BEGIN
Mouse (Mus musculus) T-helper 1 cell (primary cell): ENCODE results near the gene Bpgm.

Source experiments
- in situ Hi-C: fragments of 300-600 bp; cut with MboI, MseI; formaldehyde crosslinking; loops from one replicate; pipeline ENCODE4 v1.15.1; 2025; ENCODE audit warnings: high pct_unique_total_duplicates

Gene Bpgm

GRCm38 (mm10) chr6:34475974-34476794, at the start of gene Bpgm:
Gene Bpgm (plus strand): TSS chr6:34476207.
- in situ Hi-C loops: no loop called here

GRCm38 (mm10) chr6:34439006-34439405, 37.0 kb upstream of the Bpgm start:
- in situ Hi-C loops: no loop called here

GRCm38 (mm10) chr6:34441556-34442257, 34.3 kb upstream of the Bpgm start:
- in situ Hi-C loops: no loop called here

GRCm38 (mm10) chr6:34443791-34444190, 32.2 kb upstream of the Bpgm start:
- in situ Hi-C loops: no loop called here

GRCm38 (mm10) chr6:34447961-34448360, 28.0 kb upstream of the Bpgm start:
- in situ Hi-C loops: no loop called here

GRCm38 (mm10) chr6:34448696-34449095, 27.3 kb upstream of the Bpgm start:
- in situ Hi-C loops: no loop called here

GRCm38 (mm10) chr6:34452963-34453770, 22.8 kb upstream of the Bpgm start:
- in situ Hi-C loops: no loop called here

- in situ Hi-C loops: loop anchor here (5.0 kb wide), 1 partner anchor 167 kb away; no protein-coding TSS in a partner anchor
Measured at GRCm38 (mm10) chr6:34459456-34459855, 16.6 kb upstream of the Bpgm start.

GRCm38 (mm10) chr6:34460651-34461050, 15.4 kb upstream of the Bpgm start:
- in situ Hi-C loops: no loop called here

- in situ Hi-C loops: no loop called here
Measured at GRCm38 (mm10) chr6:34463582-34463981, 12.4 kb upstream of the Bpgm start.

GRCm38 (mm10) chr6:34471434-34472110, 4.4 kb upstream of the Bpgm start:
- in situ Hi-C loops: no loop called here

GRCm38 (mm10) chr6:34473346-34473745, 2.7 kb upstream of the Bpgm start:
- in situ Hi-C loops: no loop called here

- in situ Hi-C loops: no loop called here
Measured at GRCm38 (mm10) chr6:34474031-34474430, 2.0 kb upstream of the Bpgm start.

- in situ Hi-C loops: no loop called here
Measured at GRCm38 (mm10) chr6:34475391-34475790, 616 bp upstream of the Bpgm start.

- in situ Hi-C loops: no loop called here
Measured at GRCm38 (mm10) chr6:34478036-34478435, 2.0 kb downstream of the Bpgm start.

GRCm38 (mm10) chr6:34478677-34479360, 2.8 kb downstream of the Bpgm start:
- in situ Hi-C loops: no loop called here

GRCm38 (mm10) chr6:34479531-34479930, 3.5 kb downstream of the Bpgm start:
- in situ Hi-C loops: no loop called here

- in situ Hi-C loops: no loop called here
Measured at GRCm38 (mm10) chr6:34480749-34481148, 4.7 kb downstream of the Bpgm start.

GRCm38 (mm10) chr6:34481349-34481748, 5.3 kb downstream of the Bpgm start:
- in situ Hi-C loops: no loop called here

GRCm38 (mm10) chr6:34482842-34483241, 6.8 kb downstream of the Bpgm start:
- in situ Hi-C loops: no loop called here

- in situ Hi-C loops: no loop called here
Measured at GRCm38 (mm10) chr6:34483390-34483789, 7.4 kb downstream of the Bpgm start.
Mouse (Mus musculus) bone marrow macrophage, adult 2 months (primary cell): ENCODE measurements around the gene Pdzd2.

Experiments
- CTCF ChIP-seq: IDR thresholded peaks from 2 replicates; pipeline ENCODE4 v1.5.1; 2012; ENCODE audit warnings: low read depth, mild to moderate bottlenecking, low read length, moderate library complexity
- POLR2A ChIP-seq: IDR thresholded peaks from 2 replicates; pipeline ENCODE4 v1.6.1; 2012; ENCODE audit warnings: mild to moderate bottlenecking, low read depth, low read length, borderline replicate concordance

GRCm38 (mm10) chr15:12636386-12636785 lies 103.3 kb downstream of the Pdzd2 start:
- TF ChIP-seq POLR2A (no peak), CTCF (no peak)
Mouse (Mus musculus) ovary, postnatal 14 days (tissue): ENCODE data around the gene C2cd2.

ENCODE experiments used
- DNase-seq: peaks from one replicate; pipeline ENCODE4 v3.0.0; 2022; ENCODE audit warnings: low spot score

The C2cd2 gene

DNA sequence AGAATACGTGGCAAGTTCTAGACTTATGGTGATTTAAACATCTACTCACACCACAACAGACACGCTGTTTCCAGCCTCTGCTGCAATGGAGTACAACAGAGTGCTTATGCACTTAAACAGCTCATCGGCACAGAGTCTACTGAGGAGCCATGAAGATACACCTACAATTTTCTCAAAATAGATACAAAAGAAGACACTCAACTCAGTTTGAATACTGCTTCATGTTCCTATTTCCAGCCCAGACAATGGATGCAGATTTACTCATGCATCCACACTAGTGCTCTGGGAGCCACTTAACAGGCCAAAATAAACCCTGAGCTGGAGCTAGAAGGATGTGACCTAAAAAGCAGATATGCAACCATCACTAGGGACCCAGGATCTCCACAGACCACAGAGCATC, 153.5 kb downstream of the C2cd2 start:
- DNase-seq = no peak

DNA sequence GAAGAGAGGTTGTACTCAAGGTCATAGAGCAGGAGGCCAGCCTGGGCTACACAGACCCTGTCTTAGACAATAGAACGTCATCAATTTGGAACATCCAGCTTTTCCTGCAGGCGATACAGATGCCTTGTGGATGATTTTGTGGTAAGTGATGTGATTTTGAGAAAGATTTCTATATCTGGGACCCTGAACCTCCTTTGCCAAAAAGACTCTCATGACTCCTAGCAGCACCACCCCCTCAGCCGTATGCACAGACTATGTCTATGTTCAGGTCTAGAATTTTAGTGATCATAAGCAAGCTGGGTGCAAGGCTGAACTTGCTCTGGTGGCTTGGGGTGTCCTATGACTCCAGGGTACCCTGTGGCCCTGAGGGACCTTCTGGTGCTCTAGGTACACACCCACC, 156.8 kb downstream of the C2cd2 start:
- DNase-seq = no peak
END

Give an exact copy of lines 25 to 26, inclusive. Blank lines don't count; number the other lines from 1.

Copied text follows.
Measured at GRCm38 (mm10) chr6:34463582-34463981, 12.4 kb upstream of the Bpgm start.

GRCm38 (mm10) chr6:34471434-34472110, 4.4 kb upstream of the Bpgm start: